The Morality of Marijuana Laws

There is hardly a shortage of opinions on marijuana these days. You don’t have to look far to see a mainstream news source publishing news stories and opinion pieces on the changing marijuana tides. But a Washington Post op-ed and a response to it in The Atlantic recently brought up some interesting points.

In writing for the Washington Post, Peter Wehner cautioned that if drugs (including marijuana) became legal, the “price will go down and use will go up.” He argues that marijuana is highly dangerous and can significantly affect brain development in teens. But what he also says is that the drug is “morally problematic”, that what it can “do to mind and soul” should be cause for alarm despite the fact that the “language of morality is ridiculed” in some circles.

In response, Conor Friedersdorf says in The Atlantic that the war on marijuana is far more immoral than marijuana itself. That a consenting adult should be able to light up a joint or eat some pot brownies, making their own moral choices. The response of militarized police and imprisonment is the truly unethical part. Friedersdorf speaks to Wehner:

What he doesn’t seem to understand is that many advocates of individual liberty, myself included, regard liberty itself as a moral imperative. I don’t want to ridicule the “language of morality.” I want to state, as forcefully as possible, that the War on Drugs is deeply, irredeemably immoral; that it corrodes the minds and souls of those who prosecute it, and creates incentives for bad behavior that those living under its contours have always and will always find too powerful to resist. Drug warriors may disagree, but they should not pretend that they are the only ones making moral claims, and that their opponents are indifferent to morality. Reformers are often morally outraged by prohibitionist policies and worry that nannying degrades the character of citizens.

SONY DSCOn a scale of immorality, Friedersdorf is right, the war on drugs is far more immoral than drug use itself. A victimless crime is hardly a grievous sin, but the response to drug use or drug violations does have a victim and that victim is the defendant himself. Whether he is locked away, brutalized by cops, or used as an informant, he becomes the victim of what would otherwise be a victim-less crime.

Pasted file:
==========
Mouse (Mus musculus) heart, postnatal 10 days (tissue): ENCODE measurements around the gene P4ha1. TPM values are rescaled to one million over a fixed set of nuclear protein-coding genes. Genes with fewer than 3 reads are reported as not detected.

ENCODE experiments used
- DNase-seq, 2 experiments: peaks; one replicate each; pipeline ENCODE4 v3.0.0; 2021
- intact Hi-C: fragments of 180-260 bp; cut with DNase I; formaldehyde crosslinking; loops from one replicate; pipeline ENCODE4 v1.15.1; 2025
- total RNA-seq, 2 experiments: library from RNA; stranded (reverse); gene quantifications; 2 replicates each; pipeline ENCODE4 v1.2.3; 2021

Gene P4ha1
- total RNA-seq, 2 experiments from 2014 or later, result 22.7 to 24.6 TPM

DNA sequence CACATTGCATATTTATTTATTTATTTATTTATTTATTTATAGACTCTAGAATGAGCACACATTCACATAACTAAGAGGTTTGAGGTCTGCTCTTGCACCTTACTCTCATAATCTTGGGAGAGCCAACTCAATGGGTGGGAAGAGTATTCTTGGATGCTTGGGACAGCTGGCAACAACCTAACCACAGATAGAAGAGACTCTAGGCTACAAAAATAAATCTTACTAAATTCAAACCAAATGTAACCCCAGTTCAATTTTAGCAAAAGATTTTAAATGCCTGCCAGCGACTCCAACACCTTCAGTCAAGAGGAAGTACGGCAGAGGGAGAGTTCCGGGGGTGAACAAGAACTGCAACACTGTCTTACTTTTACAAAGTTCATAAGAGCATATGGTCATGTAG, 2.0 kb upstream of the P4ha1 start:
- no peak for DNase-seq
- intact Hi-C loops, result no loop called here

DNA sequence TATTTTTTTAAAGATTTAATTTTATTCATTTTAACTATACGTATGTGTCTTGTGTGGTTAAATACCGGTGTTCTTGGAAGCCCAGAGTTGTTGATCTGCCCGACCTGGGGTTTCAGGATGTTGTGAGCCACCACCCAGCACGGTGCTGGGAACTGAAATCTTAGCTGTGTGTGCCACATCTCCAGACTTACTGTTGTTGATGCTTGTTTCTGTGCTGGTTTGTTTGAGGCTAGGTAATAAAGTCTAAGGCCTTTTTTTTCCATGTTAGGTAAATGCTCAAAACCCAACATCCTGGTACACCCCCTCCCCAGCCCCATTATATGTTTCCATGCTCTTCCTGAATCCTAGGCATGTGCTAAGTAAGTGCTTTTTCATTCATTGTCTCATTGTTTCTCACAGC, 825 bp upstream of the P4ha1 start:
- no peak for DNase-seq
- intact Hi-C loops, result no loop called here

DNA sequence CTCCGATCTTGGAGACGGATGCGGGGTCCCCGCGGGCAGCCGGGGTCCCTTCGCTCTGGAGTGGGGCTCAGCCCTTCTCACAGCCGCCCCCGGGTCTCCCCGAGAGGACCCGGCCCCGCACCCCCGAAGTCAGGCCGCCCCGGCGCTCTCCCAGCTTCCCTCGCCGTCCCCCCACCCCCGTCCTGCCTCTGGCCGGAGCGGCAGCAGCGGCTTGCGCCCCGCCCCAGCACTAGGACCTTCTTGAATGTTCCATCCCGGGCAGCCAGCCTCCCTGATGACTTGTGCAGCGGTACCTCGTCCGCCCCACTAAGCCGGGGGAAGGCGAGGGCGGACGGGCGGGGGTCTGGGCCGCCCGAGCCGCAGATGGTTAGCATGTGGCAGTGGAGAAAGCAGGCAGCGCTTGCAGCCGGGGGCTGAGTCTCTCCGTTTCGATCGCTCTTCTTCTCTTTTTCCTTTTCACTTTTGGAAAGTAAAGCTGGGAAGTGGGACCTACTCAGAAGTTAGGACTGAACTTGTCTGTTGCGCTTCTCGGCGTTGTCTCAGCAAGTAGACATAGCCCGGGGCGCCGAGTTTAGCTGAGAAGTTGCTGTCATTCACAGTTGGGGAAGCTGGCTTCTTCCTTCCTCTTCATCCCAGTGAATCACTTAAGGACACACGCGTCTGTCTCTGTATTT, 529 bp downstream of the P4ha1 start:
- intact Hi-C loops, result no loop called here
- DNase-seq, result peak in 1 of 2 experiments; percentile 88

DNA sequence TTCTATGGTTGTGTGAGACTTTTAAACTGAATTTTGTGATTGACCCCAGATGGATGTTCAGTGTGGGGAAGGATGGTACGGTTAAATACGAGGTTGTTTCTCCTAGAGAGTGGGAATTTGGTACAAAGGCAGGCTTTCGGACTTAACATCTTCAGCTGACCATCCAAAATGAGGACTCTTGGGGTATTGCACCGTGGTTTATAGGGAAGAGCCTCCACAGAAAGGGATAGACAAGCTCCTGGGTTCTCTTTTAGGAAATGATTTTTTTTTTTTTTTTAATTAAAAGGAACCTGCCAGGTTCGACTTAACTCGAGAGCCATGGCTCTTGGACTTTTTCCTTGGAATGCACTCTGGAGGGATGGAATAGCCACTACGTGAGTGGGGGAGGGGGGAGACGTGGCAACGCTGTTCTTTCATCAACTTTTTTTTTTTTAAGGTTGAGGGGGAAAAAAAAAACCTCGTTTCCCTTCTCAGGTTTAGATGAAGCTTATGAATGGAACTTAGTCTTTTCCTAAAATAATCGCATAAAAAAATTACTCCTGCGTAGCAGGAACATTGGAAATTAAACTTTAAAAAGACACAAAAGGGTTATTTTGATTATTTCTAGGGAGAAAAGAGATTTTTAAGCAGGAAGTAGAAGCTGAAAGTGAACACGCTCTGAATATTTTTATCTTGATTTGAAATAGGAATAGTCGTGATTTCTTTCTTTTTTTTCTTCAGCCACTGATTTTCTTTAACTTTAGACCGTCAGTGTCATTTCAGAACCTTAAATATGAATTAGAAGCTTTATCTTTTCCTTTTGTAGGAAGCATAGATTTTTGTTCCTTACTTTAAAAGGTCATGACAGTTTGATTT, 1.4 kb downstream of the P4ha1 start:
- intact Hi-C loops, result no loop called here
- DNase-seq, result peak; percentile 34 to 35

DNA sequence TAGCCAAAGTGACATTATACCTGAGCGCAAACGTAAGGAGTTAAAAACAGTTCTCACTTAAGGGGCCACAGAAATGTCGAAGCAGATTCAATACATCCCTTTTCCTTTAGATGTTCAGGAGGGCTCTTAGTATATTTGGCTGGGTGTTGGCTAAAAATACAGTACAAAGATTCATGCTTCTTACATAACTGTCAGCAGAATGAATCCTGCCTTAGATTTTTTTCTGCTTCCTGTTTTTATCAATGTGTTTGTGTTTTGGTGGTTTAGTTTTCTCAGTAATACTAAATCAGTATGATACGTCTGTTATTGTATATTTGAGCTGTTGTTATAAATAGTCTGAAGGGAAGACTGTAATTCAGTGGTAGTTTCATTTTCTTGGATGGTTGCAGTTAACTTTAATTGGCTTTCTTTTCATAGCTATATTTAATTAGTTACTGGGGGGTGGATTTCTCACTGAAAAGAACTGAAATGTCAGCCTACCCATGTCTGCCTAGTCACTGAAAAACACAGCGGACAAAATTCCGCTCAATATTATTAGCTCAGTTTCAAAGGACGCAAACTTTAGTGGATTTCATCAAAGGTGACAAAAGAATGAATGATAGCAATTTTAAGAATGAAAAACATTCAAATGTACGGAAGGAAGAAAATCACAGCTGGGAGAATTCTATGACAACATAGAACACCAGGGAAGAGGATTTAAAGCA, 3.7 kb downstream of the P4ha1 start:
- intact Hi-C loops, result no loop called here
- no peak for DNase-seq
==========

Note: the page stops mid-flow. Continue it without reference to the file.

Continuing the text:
But, what both men are missing is the fact that determining laws solely on the basis of morality is ineffective. If the government chooses what is moral and what is not through the criminal laws, we are back to what our founding fathers were running from.

The legalization of marijuana should be based on the fact that we, and we alone, should make our own moral decisions so long as they do no harm to others. And the last I checked, if I wanted to smoke some pot, no one but me would be coughing.




About Elizabeth

Elizabeth Renter is a freelance writer and editor who writes about criminal justice issues.

Follow me on Google+

  • Kevin Jones

    Even more immoral than executing the practices of prohibition against any drug user, is the equal execution of such practices against the innocent levied in the name of prohibition against only drug users. For every arrest, every search, every seizure of property, how many innocent civilians have been subject to the same force and fear tactics?
    Far beyond the immoral treatment of those who choose to consume, is vast execution against those who may well wholeheartedly support in fiscal and conceptual absolutes, the very practice being executed against them.
    This is very much like paying a hitman to kill without any directive. Why would he not just kill the payer and take the money for a job well done?
    Well, how many innocent victims of prohibition practices ever stand up for the very fact that their rights are unjustly violated? What if 9 out of 10 hours of prohibitionist actions are executed against the innocent simply to find the 10th? Is it worth it? Is it moral?
    Just because the innocent do not often seek retribution does not mean they haven’t suffered immoral and illegal practices.

  • David Matson

    Excellent points, Kevin. Agree 100%.
    Thanks for commenting!